Thursday, March 8, 2007

How to be the high school drama’s house manager

When I was in high school I was the House Manager for several productions. There are many things that the house manager is expected to have under control. The high school I went to (Charter Oak in Covina, California) had a fairly large and impressive drama department. The house manager is the person who is in charge of the audience and all things related to the audience.

I enjoyed being a house manager. I learned a lot. I learned how to be in charge. I learned and taught others how to sell tickets with a seating chart. I was taught how to substitute for real security personnel. I learned how to make a profit and how to keep track of the profit made minus the costs that come before profit. Being house manager taught me how to deal with difficult audience members. And last but not least, being house manager taught me how to make decisions that affected other people as much as myself.

Before the production is seen by an audience the house manager needs to get tickets made or ordered. The tickets must then be sold. At the same time the tickets are being sold the theater’s lobby is being decorated to match the theme of the show. Also done while the production is in the rehearsal stage is getting refreshments to sell at intermission. At the high school level the refreshments commonly come from the parents of drama students involved in the production. The house manager sits down with a list of phone numbers of parents and calls them one by one asking for their donation of food and/or beverages to be sold during the intermission of the show. What doesn’t get donated gets bought with drama department funds but when I was house manager I often ended up spending some of my own money to get last minute things.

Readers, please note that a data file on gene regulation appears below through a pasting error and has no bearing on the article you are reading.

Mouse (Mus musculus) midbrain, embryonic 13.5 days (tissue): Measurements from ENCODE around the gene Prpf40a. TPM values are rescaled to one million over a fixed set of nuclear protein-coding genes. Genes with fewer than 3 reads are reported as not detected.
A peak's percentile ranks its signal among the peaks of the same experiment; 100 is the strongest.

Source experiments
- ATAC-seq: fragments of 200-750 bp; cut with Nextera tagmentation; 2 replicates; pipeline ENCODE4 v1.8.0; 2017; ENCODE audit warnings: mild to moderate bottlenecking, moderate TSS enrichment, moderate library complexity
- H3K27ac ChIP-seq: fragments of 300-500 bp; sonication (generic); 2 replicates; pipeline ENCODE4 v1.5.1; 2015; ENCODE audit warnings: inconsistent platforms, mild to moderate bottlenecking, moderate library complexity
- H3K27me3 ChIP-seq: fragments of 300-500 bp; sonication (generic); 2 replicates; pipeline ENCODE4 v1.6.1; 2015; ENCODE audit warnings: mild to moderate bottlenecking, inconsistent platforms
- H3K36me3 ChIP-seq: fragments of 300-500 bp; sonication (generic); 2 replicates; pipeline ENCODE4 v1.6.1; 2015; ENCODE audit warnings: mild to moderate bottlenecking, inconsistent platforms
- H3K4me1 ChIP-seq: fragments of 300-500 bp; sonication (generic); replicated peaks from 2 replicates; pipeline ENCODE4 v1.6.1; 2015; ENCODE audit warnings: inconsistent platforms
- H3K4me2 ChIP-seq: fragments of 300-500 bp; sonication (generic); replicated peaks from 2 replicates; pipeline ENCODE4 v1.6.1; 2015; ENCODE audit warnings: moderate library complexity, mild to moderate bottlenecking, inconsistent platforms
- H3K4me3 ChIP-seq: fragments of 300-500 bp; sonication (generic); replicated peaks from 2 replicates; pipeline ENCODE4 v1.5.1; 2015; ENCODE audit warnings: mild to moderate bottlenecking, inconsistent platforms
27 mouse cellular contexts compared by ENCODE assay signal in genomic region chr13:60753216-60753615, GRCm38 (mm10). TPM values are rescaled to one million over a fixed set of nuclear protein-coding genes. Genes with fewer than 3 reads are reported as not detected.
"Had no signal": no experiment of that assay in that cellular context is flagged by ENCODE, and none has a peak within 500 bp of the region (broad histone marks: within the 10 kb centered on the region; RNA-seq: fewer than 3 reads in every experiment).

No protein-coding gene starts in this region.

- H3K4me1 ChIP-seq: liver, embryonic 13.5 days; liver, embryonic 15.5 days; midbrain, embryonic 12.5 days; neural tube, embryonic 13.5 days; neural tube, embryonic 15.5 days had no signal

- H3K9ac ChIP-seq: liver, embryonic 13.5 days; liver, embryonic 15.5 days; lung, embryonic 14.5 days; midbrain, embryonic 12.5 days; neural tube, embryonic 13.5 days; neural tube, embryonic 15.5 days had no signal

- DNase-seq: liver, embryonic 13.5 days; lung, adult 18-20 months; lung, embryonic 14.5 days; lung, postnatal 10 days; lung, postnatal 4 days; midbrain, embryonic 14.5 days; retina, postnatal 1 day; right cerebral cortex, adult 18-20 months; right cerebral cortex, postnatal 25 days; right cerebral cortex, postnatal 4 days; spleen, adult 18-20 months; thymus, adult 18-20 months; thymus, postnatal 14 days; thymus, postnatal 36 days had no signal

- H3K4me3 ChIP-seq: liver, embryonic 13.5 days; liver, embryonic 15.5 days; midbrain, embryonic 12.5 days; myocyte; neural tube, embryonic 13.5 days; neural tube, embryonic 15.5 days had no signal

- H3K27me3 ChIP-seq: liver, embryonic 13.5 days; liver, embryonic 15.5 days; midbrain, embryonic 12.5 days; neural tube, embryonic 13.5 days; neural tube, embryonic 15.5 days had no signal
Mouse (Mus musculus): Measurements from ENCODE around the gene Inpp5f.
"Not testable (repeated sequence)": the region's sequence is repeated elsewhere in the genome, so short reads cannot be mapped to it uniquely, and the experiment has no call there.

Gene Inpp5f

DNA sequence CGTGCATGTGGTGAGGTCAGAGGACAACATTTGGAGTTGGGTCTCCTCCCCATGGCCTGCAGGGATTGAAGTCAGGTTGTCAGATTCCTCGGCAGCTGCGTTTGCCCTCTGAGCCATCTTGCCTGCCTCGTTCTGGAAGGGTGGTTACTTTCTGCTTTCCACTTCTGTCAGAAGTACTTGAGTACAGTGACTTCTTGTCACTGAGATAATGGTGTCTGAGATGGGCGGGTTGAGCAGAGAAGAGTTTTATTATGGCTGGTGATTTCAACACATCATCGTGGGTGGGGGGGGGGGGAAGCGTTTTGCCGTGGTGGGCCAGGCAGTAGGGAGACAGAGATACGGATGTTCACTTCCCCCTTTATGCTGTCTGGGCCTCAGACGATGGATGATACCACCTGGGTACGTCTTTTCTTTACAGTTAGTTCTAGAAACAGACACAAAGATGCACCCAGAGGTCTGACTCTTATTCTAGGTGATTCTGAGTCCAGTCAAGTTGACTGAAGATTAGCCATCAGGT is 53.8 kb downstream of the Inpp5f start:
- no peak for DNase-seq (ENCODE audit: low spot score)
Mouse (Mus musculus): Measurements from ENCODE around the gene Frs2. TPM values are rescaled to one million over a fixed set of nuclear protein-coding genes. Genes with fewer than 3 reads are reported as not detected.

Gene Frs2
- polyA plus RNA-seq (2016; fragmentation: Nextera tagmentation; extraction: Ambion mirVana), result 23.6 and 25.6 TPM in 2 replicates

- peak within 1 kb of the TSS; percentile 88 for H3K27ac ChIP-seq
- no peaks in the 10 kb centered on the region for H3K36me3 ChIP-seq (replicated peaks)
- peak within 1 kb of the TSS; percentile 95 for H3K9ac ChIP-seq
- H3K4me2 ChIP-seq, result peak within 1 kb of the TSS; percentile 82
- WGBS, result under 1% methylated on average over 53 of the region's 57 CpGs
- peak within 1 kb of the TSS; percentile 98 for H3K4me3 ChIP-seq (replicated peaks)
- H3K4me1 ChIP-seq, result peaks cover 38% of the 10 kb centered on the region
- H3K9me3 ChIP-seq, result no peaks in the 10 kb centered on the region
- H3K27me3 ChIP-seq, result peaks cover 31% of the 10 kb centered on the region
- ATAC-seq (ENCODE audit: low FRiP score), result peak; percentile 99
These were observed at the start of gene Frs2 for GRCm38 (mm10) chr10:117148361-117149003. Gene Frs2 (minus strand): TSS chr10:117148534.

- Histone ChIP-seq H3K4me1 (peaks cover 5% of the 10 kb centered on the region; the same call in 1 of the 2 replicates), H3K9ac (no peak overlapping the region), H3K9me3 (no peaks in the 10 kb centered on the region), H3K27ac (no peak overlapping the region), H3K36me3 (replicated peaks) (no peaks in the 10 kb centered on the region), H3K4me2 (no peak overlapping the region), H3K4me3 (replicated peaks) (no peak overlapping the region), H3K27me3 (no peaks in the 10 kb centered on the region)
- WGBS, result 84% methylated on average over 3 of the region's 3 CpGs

As house manager I made name badges for each member of the crew which they wore around their neck. On the back of the tag I would write what their job was for the night. There were usually three jobs per person per night. They had a pre-show time assignment, an intermission assignment, and a post-show assignment. Pre-show assignments included selling tickets, collecting tickets, one of several ushering positions, program selling, handing out extra credit sheets, etc. The intermission jobs included watching the exits, selling programs, selling refreshments, etc. And after the show 1assignments included selling programs, cleaning up the theatre, cleaning up the lobby and the area we served refreshments, and making sure no audience members sneaked backstage. Our plays usually ran from Tuesday thru Sunday. Each night of the play each crew member was given three new jobs. The reason for this is so that everyone got a chance to watch the play at least once.



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